(Repeats story published earlier with no changes to text.)
* Buying LNG at fixed prices is a "gamble" -JERA
* Flat $8/mmBtu could be expensive in 2023 -Diamond Gas Int'l
* Tellurian's Souki says has seen strong response to offer
* Australia's Woodside also considering flat price offers -CEO
By Aaron Sheldrick and Osamu Tsukimori
CHIBA, Japan, April 6 (Reuters) - Japanese buyers of liquefied natural gas have shown cautious interest in Tellurian Inc's bold guarantee of U.S. LNG delivered at a fixed price from 2023, wary of locking themselves into a price that may eventually work to their disadvantage.
Tellurian Chairman Charif Souki - who pioneered the first U.S. LNG exports ex-Alaska as head of Cheniere Energy - stirred things up at the Gastech conference in Japan from the start, offering cargoes delivered to Japan at a flat $8 per million British thermal units (mmBtu).
That goes against four decades of selling LNG and building liquefaction plants worth billions of dollars on the basis of long-term, fixed-volume contracts linked to the price of oil.
Souki's move looked to be in keeping with LNG importers pushing for lower prices and better terms, yet even some of the most aggressive buyers seemed taken aback by the flat rate.
"Fixed prices are a gamble," JERA Co's chief fuel transactions office Hiroki Sato told Reuters in an interview at the conference when asked about Souki's offer.
"If you hear now that you can buy LNG for Japan at $8 in 2023, everybody would probably say it's cheap. But ... actions based on predictions rarely work out. That is how it works in the world," he said.
'NOT BUYING AT $8'
Tokyo-based JERA Co, a partnership of Tokyo Electric Power and Chubu Electric Power, is the world's biggest buyer of the fuel. Last month it joined with Korea Gas Corp and China National Offshore Oil Corp to form a club to force producers to drop so-called destination clauses.
Despite Sato's wariness, Souki "is a genius (for) throwing a stone in the pond and creating a ripple. I don't know how I evaluate that or if it is good or bad," he said.
During supply shortfalls - such as when the Fukushima nuclear crisis of 2011 led to the shutdown of Japan's reactors and imports of LNG and coal spiked to records to replace lost power generation - prices can run up rapidly.
Spot LNG prices in Asia (LNG-AS) were at more than $20/mmBtu in February 2014, for instance, but with the more recent surplus they are now trading at less than $6/mmBtu.
Buyers might decide that $8/mmBtu looked cheap if oil prices were at $80 or $100, said Ryosuke Tsugaru, chief executive of Diamond Gas International, a subsidiary of Mitsubishi Corp , said on the sidelines of the conference.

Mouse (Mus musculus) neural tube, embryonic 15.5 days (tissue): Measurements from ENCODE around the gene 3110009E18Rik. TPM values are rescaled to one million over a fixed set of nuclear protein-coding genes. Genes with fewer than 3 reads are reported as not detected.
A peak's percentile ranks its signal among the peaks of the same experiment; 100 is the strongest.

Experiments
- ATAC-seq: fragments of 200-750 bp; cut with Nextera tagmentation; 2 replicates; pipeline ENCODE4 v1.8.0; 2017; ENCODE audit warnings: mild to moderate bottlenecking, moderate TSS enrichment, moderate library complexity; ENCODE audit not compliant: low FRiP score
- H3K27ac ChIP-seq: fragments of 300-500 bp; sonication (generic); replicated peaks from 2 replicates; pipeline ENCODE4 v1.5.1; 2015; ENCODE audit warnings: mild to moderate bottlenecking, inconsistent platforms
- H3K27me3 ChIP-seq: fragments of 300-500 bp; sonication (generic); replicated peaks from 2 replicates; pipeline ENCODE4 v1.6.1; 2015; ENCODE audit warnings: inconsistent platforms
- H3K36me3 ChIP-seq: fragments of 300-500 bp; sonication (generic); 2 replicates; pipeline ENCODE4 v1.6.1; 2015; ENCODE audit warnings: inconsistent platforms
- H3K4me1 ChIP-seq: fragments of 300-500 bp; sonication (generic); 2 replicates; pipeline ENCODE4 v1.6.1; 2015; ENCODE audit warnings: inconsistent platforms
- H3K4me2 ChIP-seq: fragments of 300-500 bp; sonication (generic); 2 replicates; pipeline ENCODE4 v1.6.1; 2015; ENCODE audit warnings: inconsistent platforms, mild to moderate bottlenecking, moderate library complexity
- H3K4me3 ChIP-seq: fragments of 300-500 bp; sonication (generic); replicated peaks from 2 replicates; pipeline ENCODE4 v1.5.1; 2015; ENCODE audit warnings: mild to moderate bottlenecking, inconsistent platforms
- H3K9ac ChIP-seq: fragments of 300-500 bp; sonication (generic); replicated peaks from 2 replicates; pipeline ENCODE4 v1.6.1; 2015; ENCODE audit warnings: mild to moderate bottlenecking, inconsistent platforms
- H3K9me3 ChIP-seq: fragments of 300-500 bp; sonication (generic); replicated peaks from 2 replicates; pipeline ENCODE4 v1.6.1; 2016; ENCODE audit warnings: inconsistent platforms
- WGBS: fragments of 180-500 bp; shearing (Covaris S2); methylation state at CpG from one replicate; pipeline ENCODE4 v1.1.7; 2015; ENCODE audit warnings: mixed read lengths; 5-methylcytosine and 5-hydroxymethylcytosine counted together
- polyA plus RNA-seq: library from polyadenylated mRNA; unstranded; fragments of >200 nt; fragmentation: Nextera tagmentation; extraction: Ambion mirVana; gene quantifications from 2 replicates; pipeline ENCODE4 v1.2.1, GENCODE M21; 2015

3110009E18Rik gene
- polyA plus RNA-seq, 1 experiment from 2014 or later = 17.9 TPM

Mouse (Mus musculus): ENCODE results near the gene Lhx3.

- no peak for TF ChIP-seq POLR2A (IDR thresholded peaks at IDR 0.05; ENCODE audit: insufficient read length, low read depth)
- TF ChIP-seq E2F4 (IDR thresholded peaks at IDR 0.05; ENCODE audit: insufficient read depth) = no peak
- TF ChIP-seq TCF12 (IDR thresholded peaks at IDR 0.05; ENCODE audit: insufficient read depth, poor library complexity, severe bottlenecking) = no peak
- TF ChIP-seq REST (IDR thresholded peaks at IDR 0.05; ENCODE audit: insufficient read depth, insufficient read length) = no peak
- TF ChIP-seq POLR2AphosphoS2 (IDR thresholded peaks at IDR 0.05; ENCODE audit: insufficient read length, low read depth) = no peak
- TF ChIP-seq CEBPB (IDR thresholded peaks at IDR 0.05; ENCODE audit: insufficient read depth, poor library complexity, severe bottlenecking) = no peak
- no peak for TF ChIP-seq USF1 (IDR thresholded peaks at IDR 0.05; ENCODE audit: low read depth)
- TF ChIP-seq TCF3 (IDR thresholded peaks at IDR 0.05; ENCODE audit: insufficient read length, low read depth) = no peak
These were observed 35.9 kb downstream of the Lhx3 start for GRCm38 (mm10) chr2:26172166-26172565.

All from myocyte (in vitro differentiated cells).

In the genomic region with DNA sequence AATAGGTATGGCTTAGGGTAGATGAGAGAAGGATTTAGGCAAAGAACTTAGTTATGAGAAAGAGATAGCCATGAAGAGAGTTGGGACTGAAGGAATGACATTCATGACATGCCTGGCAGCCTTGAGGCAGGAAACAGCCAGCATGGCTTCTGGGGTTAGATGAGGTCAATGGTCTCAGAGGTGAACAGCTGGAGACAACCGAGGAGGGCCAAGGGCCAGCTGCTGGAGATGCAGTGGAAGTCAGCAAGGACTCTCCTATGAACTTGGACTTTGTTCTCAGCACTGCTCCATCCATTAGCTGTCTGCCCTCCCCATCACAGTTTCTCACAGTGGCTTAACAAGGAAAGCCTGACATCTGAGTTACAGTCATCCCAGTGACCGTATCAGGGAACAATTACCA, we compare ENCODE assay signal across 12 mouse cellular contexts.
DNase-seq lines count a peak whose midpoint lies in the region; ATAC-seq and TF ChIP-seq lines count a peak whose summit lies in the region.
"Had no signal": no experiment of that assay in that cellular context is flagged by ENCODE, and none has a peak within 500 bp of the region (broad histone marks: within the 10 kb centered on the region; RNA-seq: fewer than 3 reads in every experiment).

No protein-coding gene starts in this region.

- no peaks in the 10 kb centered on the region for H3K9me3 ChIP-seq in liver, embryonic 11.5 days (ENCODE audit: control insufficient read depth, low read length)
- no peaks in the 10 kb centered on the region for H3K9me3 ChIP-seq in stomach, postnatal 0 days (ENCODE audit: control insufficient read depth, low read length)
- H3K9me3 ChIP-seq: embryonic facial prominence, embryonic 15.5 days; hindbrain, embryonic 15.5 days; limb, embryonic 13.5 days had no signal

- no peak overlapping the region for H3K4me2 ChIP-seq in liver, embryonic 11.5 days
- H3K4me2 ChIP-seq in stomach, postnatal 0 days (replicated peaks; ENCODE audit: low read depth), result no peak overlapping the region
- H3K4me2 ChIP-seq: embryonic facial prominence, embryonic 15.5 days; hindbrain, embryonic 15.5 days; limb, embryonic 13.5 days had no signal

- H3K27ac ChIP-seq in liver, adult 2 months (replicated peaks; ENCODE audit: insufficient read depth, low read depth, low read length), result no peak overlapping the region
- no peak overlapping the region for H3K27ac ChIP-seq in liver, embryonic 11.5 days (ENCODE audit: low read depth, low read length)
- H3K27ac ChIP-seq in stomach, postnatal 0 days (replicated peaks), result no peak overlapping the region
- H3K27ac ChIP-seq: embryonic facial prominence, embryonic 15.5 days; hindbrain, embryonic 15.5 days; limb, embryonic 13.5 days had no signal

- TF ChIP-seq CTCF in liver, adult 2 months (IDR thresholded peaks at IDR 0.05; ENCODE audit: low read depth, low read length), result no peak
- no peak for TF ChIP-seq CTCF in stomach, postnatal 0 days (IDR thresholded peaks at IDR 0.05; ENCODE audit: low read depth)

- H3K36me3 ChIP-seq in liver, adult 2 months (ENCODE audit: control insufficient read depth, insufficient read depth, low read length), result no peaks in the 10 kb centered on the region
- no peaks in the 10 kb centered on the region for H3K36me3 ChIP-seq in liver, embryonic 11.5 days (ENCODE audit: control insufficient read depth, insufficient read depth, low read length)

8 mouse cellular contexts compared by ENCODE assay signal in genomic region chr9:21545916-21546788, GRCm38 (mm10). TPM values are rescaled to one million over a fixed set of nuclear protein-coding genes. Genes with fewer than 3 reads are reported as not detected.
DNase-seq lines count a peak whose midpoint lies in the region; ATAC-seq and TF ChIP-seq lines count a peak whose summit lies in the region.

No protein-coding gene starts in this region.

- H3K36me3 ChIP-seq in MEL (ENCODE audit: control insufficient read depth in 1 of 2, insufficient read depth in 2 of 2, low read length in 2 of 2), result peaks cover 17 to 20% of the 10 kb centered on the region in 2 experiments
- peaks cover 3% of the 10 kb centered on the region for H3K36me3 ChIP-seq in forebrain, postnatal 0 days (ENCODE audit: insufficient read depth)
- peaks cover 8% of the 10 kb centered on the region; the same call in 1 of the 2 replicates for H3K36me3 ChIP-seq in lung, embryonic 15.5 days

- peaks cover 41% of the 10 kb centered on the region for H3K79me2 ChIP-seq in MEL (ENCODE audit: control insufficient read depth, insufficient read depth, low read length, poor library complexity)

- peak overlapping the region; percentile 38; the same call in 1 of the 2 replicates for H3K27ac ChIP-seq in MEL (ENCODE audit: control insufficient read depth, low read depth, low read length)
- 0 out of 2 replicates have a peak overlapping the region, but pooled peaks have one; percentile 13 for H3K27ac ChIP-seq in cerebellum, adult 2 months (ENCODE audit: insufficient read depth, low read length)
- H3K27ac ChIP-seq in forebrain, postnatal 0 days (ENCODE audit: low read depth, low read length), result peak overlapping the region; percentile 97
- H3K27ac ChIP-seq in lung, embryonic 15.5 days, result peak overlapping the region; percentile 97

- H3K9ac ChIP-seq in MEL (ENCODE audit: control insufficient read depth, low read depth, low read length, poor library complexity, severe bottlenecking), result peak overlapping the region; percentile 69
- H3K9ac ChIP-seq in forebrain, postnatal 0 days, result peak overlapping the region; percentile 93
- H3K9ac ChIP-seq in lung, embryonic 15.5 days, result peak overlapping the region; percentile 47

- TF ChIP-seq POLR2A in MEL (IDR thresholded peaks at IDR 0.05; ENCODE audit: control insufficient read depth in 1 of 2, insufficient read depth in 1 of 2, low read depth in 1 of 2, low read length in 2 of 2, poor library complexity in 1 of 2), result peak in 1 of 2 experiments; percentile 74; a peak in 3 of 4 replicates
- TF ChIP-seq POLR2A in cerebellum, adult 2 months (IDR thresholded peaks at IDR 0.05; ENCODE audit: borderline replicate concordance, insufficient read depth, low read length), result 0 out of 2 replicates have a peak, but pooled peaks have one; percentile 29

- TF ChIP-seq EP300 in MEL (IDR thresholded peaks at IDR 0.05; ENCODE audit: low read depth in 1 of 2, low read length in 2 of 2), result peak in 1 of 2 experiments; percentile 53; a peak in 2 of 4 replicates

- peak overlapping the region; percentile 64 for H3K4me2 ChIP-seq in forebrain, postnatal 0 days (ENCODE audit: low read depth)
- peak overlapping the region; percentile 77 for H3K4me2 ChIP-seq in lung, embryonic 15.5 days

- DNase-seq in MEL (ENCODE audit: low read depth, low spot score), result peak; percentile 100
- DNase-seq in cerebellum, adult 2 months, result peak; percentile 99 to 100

"But oil by nature is volatile. And if a fixed $8 turned out to be expensive, I don't know what they would do," Tsugaru said.
"I am not buying at $8," he said.
DRUM ROLL, PLEASE
Souki made his offer on Tuesday to deliver LNG to Japan at $8/mmBtu from 2023 under five-year contracts, including shipping. The offer covers an initial 7 million tonnes a year of LNG from Tellurian's planned Driftwood project in Louisiana.
"I think we will be sold out by the end of the year," he later said, as two Taiko drummers banged away at Tellurian's stand in the conference hall in Chiba near Tokyo, drawing a crowd of gas executives and onlookers who snapped pictures while drinking wine and champagne.
Souki told Reuters he had received a strong response from buyers in Japan, which takes about a third of global LNG output. He declined to identify any companies that had shown interest.
Australia's Woodside Petroleum is also considering sales of some of its LNG on a fixed-price basis, Chief Executive Officer Peter Coleman told reporters at a Gastech press briefing, although he mentioned no specific level.
"We can get to Japan for eight bucks, so it is fine with me," said Elizabeth Spomer, executive vice president at Veresen Inc and head of its planned Jordan Cove LNG project, when asked about the Tellurian offer.
The Jordan Cove terminal will be built in Oregon on the Pacific Coast of U.S. so is closer to Japan. Driftwood supplies from the U.S. Gulf Coast would need to come through the expanded Panama Canal or make an even longer journey.
"Charif is always provocative and it will be interesting to see what they do," Spomer said.
(Reporting by Aaron Sheldrick and Osamu Tsukimori; Additional reporting by Mark Tay; Editing by Tom Hogue)